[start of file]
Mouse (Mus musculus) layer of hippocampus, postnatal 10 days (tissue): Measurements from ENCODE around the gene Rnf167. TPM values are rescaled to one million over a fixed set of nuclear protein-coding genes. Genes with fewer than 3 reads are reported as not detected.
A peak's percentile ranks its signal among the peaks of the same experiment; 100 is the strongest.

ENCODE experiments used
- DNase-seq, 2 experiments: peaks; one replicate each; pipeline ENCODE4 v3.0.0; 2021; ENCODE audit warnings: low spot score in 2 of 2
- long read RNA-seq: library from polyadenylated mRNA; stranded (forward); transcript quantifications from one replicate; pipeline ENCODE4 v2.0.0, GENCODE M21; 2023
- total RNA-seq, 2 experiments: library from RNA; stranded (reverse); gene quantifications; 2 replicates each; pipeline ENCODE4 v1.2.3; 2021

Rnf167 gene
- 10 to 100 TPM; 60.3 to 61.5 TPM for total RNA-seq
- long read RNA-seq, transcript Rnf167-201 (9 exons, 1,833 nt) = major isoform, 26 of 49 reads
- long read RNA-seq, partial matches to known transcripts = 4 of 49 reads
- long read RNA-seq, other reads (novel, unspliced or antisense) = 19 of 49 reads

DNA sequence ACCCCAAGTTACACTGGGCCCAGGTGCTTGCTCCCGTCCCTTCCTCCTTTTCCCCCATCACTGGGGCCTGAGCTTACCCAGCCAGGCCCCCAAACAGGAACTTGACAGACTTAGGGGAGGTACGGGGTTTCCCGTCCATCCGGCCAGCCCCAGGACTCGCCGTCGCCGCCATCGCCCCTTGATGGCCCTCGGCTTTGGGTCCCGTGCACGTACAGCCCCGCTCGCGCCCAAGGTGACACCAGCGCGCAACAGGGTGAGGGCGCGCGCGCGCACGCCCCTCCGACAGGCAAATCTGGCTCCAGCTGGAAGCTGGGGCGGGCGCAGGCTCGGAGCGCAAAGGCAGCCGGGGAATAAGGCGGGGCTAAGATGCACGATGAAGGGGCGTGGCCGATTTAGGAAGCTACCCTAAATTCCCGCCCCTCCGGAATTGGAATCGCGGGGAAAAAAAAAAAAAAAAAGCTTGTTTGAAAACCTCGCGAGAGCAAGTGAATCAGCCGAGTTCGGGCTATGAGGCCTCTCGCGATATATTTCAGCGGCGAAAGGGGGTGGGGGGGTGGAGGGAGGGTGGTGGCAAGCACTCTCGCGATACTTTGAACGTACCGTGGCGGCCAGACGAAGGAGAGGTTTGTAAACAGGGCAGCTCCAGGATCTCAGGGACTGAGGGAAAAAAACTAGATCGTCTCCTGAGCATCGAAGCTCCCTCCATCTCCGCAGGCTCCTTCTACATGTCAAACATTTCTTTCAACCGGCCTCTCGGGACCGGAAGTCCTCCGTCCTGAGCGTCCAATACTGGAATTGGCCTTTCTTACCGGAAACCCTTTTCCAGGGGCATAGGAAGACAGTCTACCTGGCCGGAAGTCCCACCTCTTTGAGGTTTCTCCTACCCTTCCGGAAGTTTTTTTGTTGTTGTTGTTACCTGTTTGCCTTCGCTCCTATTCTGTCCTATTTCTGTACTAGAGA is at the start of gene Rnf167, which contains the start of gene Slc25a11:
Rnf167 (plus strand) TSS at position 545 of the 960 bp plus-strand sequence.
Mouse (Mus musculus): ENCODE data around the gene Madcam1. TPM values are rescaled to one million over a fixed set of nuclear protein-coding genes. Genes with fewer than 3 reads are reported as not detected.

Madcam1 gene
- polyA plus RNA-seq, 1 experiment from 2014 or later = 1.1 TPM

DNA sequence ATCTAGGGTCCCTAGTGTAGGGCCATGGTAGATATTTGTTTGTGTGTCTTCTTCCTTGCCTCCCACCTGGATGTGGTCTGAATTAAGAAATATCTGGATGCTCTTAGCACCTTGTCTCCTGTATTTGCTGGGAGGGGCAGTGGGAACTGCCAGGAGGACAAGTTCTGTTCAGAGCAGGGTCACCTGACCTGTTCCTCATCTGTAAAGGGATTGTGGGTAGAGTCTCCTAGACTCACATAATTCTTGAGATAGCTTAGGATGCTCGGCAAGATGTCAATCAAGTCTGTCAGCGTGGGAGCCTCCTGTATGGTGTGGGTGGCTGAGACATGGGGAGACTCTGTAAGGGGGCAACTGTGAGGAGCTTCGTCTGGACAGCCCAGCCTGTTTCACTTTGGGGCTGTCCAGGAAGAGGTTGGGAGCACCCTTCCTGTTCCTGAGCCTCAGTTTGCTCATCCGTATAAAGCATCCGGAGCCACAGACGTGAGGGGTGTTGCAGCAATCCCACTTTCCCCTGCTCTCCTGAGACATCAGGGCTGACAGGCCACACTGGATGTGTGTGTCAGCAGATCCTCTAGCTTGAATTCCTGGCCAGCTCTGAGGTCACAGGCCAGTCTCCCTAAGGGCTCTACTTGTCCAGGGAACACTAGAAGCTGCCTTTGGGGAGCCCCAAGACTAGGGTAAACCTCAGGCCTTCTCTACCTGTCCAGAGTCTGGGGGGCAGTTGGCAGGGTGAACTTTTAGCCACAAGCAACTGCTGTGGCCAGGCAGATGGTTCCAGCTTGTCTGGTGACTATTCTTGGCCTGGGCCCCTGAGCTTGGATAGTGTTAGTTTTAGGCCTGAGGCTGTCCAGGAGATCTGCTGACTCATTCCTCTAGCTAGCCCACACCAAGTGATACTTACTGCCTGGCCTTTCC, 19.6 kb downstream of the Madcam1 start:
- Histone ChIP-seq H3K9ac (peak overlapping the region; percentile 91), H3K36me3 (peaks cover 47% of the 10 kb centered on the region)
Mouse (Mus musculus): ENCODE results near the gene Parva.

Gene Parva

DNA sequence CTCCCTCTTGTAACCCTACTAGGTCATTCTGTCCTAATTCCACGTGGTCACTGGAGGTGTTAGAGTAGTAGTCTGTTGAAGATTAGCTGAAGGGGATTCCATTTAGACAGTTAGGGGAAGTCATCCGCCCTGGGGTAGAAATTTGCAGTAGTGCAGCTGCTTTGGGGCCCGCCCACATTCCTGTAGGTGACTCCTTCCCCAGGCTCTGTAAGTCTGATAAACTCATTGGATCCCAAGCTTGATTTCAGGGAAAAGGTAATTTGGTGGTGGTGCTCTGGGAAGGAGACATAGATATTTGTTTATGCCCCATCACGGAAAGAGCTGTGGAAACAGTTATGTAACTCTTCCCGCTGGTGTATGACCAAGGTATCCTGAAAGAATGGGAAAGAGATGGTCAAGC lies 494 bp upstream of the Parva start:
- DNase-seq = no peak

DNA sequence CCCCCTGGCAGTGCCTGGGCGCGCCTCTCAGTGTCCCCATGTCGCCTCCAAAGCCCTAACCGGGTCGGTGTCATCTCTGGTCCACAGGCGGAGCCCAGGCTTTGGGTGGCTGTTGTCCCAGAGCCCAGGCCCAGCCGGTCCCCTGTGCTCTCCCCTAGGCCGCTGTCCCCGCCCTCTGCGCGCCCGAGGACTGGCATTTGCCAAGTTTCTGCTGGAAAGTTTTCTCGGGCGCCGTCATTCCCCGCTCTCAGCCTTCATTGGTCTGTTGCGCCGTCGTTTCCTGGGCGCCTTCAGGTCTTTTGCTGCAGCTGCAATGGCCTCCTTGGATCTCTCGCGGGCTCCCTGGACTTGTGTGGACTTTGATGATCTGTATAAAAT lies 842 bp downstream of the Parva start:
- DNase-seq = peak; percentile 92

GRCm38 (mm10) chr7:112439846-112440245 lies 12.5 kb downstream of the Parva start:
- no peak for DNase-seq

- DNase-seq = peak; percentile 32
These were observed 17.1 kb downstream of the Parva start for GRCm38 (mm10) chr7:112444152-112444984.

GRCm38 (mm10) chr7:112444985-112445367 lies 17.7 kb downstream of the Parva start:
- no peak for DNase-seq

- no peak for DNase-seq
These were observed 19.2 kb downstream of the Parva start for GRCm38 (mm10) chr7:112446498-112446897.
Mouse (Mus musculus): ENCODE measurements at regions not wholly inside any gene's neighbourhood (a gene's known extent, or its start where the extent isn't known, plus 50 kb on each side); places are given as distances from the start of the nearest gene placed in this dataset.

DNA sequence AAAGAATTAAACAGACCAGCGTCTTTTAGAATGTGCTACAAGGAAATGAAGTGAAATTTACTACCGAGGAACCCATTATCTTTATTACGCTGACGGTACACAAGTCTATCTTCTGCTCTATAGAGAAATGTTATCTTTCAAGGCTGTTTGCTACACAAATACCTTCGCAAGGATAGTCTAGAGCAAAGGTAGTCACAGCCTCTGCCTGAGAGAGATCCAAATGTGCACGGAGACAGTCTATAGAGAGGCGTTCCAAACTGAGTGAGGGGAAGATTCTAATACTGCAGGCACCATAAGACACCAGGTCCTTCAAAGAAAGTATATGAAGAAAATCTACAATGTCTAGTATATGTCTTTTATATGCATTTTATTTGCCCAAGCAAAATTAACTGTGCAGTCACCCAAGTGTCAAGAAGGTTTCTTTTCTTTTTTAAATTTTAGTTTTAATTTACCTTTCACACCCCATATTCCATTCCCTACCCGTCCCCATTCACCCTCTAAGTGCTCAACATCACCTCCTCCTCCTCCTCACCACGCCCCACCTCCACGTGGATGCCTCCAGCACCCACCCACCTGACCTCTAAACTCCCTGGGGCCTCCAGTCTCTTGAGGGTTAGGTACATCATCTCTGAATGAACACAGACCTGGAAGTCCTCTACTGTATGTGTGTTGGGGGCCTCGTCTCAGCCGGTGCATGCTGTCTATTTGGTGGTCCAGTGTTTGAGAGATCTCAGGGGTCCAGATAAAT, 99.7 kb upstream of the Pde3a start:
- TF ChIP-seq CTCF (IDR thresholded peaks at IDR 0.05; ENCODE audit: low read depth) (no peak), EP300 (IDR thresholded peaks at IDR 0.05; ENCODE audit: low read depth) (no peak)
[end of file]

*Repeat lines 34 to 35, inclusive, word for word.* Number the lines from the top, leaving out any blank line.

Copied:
DNA sequence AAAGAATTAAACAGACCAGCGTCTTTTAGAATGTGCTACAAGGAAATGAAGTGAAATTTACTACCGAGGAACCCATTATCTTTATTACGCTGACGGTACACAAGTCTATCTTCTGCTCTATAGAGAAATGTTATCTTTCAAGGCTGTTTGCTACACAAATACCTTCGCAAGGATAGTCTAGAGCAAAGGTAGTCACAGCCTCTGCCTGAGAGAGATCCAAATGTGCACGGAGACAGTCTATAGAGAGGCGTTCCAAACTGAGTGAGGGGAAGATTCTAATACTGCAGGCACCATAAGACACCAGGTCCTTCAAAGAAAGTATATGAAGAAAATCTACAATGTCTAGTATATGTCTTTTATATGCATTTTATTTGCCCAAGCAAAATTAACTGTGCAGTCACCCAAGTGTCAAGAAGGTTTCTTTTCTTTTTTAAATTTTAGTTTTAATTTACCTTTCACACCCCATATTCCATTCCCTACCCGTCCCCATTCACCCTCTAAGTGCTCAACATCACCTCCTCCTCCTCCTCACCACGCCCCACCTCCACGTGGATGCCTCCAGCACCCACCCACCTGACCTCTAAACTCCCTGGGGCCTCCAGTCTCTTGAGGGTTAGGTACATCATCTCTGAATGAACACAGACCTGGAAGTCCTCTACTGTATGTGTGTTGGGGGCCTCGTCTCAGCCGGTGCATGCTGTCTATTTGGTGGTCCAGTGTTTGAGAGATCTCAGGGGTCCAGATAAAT, 99.7 kb upstream of the Pde3a start:
- TF ChIP-seq CTCF (IDR thresholded peaks at IDR 0.05; ENCODE audit: low read depth) (no peak), EP300 (IDR thresholded peaks at IDR 0.05; ENCODE audit: low read depth) (no peak)